Dalila Honorato, Ph.D is Tenured Assistant Professor in Aesthetics and Visual Semiotics at the Ionian University, Greece. One of the founding members of the Interactive Arts Lab, where she coordinates the Art & Science Research Group, she is also a collaborator at the Center of Philosophy of Sciences - University of Lisbon. Her research focus is on embodiment, monstrosity, the uncanny and the acrobatic balance between phobia and paraphilia. The starter of the conference "Taboo-Transgression-Transcendence in Art & Science", Dalila Honorato launched together with Marta de Menezes "FEMeeting: Women in Art, Science and Technology".
"Mars ain't the kind of place to raise your kids"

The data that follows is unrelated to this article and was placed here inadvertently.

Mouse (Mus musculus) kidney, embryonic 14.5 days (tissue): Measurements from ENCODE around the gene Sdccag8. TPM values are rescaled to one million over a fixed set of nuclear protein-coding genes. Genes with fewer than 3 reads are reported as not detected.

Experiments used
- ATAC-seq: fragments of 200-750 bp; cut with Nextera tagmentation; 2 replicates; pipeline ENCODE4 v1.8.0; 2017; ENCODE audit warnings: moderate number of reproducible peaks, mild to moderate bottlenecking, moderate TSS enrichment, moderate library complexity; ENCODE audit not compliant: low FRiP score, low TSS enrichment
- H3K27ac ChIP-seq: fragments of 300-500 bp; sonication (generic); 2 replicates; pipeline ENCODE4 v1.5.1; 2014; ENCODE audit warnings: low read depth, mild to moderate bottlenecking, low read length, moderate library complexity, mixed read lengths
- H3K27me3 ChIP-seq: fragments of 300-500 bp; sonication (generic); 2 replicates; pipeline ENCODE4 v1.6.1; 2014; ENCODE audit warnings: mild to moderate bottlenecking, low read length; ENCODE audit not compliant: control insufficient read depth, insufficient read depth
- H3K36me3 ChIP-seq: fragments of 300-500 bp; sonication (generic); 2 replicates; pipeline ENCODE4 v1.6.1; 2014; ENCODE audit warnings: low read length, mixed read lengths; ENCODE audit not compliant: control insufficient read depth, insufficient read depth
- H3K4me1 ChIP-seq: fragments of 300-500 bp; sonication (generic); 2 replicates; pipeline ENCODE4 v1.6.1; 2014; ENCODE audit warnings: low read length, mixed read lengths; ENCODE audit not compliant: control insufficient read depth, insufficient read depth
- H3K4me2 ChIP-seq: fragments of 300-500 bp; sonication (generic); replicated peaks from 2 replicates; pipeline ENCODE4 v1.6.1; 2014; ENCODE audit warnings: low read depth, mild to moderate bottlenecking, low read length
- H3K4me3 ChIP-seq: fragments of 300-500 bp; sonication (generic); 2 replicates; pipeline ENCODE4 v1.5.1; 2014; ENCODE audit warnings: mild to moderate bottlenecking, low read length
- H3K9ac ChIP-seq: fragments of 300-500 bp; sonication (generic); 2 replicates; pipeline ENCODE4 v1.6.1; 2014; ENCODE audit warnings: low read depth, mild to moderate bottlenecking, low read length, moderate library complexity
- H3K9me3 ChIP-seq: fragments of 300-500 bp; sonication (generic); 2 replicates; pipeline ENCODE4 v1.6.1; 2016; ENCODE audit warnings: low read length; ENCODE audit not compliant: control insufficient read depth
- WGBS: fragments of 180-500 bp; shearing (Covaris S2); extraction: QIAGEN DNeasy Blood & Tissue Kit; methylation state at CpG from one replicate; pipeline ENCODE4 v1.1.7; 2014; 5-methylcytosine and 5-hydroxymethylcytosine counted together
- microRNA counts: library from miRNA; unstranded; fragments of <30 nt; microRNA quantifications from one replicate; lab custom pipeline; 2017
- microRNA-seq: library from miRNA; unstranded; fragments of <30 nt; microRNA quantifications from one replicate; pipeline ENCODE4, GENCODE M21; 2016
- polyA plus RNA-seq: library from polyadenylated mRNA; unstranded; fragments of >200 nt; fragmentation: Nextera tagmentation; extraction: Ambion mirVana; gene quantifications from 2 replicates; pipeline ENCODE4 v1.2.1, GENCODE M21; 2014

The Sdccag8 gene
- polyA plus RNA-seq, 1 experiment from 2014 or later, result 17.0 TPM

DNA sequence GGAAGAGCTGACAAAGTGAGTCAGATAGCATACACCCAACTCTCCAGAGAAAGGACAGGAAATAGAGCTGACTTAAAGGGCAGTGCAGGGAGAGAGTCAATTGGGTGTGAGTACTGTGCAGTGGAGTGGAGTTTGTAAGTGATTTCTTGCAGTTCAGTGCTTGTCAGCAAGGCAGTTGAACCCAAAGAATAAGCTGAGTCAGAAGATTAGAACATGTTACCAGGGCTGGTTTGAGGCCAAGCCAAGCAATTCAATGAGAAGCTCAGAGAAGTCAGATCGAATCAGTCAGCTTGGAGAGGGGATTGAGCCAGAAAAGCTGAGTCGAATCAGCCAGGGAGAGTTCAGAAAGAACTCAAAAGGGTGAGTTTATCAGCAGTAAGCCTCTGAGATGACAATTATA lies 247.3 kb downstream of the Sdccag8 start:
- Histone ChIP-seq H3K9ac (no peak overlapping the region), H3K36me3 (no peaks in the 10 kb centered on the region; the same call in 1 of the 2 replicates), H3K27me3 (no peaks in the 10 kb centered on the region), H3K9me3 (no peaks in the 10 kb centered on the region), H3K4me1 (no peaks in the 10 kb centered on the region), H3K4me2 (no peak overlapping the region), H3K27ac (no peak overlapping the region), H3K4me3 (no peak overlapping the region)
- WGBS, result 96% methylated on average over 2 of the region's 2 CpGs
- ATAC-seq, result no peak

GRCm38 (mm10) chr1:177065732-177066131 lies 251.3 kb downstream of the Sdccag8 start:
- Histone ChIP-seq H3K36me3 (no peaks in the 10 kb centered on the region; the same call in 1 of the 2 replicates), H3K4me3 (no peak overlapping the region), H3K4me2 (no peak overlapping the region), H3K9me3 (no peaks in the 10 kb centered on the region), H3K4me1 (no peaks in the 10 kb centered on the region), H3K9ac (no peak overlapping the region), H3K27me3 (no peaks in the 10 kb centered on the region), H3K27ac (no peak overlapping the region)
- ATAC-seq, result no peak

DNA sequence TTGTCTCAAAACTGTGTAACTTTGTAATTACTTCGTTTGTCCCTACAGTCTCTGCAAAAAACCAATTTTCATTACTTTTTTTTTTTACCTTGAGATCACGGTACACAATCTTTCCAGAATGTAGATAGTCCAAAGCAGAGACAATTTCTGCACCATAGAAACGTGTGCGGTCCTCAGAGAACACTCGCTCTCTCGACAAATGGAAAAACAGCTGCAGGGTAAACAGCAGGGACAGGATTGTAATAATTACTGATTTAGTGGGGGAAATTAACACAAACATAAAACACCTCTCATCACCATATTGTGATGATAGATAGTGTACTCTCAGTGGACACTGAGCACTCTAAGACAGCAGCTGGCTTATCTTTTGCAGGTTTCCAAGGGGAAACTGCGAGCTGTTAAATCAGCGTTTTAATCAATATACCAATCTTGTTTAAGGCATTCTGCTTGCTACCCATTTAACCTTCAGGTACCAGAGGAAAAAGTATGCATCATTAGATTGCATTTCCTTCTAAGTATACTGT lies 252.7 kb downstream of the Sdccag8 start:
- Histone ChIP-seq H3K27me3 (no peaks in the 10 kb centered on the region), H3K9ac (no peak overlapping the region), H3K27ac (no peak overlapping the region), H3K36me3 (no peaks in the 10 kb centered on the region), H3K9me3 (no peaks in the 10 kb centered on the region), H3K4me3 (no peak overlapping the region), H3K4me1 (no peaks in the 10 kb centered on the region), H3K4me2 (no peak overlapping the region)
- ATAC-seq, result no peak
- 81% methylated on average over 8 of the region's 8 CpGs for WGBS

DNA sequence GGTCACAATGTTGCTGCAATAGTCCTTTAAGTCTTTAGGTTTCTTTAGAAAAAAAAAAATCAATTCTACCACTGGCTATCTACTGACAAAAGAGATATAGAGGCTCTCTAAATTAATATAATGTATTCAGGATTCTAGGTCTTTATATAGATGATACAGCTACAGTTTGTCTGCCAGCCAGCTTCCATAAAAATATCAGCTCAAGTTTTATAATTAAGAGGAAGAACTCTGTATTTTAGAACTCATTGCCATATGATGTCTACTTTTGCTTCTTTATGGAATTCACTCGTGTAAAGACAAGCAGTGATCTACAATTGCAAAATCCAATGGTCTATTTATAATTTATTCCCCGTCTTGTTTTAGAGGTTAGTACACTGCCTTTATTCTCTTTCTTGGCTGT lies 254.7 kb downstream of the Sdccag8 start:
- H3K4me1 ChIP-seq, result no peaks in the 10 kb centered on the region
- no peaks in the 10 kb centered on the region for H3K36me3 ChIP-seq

My first memories of space are marked by Ellen Ripley, the protagonist of the Alien saga. Marked by the fright, the stubbornness, the resilience, the stickiness and the goop of a woman in face of a parasitical extraterrestrial life growing inside of her just to rip her apart. My idea of space forever linked with feeling lonesomeness and emptiness but also a strong sense of connection and ability to sacrifice and survive. As, more recently, Ryan Stone, the main character in the film Gravity, reminded me how the outer space might just be the closest place to find humanity, either when confronted with an alien being, a natural disaster or isolation. Ryan who also took me back to the imaging of Lennart Nilsson in A Child is Born, while she is wandering in space and curiously reflecting on the death of her child on Earth. Meanwhile, last year, SpaceLife Origin, a Netherlands-based startup dedicated to off-world reproduction, suspended, until further notice, its plan to send a pregnant volunteer to give birth in space, and, as it seems, "I think it's gonna be a long long time".